While it’s certainly important to give a bit a leeway when it comes to talking about performances of folks like J.A. Happ, the feel-good story of his misadventure (putting it lightly) with a line drive and subsequent comeback in the same season is going to have to end sooner or later.
In its place, as the Toronto Blue Jays look towards 2014, will be a question that Happ dealt with for most of Spring Train in 2013, as the team was desperately trying to keep Ricky Romero from falling apart both mechanically and mentally: has he done enough to earn a spot in the starting rotation?
Though it might not seem like much of a question given the current state of the team, that he’s in the starting five now out of the process of elimination will not necessary guarantee that he’ll be around next year.
It might be a bit harsh to say (and perhaps somewhat unlikely given Happ’s $5.2 million salary … not that it stopped Romero), but harsh is exactly what this team needs to be next season to bounce back from the 2013 nightmare, as the core group is still undoubtedly constructed to win within a relatively short window.
After all, R.A. Dickey and Mark Buehrle aren’t in the rotation next season so the team can rebuild, and they happen to be arguably the only two sure things about the team’s starting five in 2014.
Joining them, at least on paper, is the oft-injured Brandon Morrow, who likely isn’t going anywhere else besides the DL with his $8 million contract and disappointing age-28 season. After that, it’s been a non-stop pitching carousel, with no one being a lock at the moment, though Todd Redmond has definitely surprised by managing to stay on.
In short, there are job openings … but it’s unlikely that Happ will simply handed one.
If his latest outing is any indication, the team has good reason not to, as the lefty once again struggled with control, giving up five walks in 5.1 innings of work and allowing four runs despite just three hits. Even with an impressive seven-inning outing against the Oakland Athletics in his second game back, the 30-year old has now walked 11 batters in 21.2 innings over four starts, good for a poor 4.57 BB/9 rate.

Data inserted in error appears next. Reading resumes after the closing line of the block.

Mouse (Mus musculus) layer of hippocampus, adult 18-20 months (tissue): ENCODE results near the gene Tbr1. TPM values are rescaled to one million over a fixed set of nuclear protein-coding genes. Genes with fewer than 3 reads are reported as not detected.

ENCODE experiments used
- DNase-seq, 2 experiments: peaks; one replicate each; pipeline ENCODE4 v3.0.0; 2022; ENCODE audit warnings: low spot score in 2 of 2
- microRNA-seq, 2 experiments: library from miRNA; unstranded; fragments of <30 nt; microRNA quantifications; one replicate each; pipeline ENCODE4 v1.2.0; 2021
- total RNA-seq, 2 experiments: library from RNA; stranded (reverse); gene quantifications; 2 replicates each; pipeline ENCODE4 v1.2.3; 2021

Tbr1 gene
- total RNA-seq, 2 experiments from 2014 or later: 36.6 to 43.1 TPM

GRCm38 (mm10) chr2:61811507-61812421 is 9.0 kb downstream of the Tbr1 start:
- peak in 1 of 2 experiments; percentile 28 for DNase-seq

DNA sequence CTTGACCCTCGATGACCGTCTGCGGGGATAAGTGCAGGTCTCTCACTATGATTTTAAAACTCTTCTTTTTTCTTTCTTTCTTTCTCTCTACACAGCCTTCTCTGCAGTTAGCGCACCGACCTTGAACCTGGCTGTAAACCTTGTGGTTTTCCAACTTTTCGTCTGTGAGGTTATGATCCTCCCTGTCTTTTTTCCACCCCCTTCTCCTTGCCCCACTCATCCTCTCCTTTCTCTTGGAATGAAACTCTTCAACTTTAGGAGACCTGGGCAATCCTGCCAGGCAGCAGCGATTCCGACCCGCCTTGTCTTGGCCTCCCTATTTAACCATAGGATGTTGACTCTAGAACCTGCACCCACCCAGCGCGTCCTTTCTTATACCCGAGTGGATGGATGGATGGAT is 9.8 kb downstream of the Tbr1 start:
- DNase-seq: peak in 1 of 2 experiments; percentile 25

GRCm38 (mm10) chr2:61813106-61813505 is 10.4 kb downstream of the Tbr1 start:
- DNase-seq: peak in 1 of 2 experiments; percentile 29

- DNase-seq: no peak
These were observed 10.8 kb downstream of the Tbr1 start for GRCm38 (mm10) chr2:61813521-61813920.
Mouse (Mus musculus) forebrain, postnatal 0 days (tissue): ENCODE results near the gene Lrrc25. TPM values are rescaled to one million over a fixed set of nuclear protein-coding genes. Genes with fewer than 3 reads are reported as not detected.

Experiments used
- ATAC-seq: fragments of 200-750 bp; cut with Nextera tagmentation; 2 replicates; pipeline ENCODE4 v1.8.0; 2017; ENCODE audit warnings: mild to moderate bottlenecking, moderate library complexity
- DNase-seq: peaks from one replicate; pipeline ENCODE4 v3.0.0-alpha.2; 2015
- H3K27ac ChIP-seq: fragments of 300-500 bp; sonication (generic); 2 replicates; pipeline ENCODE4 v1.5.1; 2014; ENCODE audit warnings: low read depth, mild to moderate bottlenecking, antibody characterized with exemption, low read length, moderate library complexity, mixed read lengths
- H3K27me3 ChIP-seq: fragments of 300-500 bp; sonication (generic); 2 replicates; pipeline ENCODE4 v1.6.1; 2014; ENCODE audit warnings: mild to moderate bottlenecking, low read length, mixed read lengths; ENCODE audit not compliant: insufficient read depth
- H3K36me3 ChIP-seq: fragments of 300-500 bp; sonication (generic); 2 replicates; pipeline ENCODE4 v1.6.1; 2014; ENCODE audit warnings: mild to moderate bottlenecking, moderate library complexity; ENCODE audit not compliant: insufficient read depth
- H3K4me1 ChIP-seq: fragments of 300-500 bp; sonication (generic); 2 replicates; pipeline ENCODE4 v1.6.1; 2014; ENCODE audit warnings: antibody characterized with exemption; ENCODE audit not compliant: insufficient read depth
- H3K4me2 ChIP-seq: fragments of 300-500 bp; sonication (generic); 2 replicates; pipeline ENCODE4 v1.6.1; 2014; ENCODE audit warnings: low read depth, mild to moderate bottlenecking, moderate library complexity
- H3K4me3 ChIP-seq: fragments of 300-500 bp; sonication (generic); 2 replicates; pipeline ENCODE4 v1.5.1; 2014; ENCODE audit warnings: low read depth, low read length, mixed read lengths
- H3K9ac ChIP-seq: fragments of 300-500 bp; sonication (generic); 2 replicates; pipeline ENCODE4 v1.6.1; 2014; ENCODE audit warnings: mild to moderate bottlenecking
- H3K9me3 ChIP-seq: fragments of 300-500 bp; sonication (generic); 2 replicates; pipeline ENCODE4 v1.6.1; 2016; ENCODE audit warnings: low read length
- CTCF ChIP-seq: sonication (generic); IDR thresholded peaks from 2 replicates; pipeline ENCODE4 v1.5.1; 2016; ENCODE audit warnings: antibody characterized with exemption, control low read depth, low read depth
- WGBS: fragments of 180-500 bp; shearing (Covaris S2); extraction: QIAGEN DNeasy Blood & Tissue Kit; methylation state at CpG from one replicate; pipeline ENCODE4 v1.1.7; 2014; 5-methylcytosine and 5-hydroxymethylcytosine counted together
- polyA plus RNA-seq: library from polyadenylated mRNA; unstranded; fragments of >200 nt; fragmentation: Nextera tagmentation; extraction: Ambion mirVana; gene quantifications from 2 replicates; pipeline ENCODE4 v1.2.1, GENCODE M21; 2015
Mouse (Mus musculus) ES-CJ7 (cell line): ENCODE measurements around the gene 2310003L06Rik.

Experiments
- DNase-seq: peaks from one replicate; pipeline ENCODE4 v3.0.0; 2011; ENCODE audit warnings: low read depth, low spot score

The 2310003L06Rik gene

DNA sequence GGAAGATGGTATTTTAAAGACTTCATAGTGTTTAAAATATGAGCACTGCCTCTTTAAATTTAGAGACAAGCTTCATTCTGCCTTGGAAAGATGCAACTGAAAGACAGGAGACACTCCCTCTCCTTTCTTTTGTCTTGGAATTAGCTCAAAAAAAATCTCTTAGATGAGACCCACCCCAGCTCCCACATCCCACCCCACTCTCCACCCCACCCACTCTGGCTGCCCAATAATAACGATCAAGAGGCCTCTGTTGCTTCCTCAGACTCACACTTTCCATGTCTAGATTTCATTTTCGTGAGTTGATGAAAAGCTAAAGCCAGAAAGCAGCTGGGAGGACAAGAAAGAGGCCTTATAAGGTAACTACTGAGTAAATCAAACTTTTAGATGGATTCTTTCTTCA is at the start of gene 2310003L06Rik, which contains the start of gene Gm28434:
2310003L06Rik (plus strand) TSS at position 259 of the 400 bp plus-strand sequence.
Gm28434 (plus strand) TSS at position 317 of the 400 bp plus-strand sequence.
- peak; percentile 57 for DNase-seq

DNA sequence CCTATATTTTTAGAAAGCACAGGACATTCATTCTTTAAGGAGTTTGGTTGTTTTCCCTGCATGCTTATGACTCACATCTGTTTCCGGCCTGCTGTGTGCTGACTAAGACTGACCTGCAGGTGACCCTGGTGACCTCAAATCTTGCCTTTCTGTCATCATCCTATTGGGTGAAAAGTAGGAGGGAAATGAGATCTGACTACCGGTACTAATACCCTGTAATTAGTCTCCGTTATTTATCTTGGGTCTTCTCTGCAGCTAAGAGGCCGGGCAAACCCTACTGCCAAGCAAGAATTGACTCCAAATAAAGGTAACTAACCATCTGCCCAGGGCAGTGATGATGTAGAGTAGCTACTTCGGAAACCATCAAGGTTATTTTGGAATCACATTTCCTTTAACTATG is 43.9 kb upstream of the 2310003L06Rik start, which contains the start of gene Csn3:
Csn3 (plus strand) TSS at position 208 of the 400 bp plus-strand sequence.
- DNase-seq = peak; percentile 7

And as much as I’d like to say that it’s because he was rusty and coming off a long layoff, that fact is that it falls right in line with the control issues that’s held him back in his career thus far (4.02 BB/9 over 644.2 career IP).
In fact, despite a strong 3.86/1.25 ERA/WHIP start to his 2013, his 5.10/1.46 now is arguably much closer to what the team might expect out of the southpaw in his age-29 season. Remember his seven-walk outing back in May? That’s not exactly what you’d call a fluke.
With the team having some options with the back-end of the rotation (Kyle Drabek, Drew Hutchison, Todd Redmond), Happ will have to at least maintain something of a status quo with the guy who earned the job out of Spring Training to keep it next season. More five-walk outings like these, and he might find himself back where he started in Spring Training this year: in a competition with no guarantees.
Why? Well, as much as Blue Jays would probably like to avoid this scenario and just give him a mulligan on a lost season … the fact is that they simply can’t afford to.